Sustainable aviation fuel is an immediately available solution for significantly reducing the CO2 emissions of global air transportation as it can be used as a drop-in fuel without modifying existing storage and refueling infrastructure, aircraft, or engines.

Supply is trying to play catch up with demand

Globally airlines have taken to SAF like a fish to water and SAF production has tripled from 100 million litres in 2021 to over 300 million litres in 2022. Yet, this production has not been able to meet current demand.

Demand for SAF continues to grow, yet the aviation industry is challenged by limited supplies of traditional SAF feedstocks such as vegetable oils, animal fats and waste oils.

To overcome this limitation companies like Honeywell have introduced innovative ethanol-to-jet fuel processing technology that allows producers to convert corn-based, cellulosic, or sugar-based ethanol into sustainable aviation fuel.

Since 2016, over 370,000 flights have been successfully completed using SAF and it is estimated that they could contribute nearly 65% towards the net-zero-by-2050 target set by the governments and the airline industry.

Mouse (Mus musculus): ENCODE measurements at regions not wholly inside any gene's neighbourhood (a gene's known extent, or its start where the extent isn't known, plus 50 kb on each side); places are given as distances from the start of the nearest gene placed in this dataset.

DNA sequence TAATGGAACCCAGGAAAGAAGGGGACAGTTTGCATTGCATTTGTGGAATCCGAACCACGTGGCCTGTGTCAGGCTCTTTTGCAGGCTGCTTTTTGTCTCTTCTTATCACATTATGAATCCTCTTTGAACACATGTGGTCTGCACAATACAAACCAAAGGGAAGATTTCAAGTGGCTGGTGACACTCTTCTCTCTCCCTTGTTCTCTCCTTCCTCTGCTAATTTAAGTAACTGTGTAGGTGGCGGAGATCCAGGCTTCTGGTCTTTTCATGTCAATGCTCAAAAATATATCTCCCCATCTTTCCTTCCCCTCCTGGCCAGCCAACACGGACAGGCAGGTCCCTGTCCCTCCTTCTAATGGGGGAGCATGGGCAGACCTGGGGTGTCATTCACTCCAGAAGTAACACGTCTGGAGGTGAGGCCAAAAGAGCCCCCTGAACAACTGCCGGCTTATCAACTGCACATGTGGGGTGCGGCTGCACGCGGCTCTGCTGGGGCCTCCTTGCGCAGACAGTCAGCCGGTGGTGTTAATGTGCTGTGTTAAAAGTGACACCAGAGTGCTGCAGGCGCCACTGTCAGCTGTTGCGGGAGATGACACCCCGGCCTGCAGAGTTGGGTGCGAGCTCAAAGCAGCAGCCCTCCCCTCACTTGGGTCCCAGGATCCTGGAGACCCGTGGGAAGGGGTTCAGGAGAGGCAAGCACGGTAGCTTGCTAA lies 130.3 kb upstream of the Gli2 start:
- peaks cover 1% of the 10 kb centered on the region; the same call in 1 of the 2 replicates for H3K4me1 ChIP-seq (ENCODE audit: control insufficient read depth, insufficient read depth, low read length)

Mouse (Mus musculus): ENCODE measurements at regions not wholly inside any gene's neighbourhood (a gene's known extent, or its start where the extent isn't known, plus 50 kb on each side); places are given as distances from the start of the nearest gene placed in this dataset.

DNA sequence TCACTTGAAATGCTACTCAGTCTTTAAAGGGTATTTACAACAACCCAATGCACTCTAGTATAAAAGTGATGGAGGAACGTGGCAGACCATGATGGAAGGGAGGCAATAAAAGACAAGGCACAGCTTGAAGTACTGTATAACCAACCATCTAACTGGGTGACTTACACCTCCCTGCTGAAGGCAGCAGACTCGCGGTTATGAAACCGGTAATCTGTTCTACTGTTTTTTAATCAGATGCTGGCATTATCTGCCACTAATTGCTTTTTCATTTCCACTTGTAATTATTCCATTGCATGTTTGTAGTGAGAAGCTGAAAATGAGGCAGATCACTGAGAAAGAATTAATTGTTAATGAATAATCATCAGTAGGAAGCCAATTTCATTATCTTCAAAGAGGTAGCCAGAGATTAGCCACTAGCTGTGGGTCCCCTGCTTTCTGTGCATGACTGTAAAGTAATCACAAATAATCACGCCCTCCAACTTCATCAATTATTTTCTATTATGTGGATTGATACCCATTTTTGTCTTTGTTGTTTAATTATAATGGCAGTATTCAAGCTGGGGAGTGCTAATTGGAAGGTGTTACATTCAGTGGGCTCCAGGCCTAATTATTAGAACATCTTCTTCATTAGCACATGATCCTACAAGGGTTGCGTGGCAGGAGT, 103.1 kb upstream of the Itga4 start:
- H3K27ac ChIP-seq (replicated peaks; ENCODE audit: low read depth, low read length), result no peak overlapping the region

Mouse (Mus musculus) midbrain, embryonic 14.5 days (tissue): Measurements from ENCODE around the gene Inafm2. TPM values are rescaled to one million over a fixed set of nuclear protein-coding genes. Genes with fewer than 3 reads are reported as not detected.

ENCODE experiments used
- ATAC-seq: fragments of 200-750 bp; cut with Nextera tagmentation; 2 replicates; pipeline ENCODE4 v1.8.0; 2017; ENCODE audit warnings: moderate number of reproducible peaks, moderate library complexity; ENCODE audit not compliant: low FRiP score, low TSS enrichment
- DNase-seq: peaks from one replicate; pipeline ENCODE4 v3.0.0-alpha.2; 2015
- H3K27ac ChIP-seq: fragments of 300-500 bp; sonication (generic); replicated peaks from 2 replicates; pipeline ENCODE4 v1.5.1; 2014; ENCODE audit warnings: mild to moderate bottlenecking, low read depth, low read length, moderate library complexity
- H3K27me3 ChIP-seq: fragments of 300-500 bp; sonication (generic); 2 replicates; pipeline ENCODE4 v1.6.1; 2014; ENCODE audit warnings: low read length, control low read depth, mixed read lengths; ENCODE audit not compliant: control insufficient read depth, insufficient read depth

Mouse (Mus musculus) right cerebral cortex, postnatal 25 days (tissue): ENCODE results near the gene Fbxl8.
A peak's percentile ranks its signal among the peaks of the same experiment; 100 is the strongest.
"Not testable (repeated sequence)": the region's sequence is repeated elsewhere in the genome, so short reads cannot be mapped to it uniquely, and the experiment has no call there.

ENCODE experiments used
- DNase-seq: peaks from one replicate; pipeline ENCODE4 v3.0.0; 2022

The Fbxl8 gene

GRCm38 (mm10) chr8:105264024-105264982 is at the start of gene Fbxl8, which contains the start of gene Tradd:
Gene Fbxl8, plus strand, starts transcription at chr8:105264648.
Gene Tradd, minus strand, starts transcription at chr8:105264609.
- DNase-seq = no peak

However, the average number of flights are going up with each passing week and meeting future demand will require some drastic steps to be undertaken by governments and SAF manufacturers to boost production.


SAF adoption in the airline industry

Etihad Airways

Etihad was one of the pioneering airlines in the Middle East to accelerate the use of SAF on its flights. In late 2022 the company partnered with World Energy to launch its Book & Claim sustainable aviation facility for regular customers.

Speaking at the launch Mariam Alqubaisi, Head of Sustainability & Business Excellence, Etihad Airways, said: “Our NetZero flight proved Book & Claim is the only feasible path to net-zero commercial aviation using current technology and is the transition framework required until the supply of sustainable aviation fuel reaches its maturity and availability."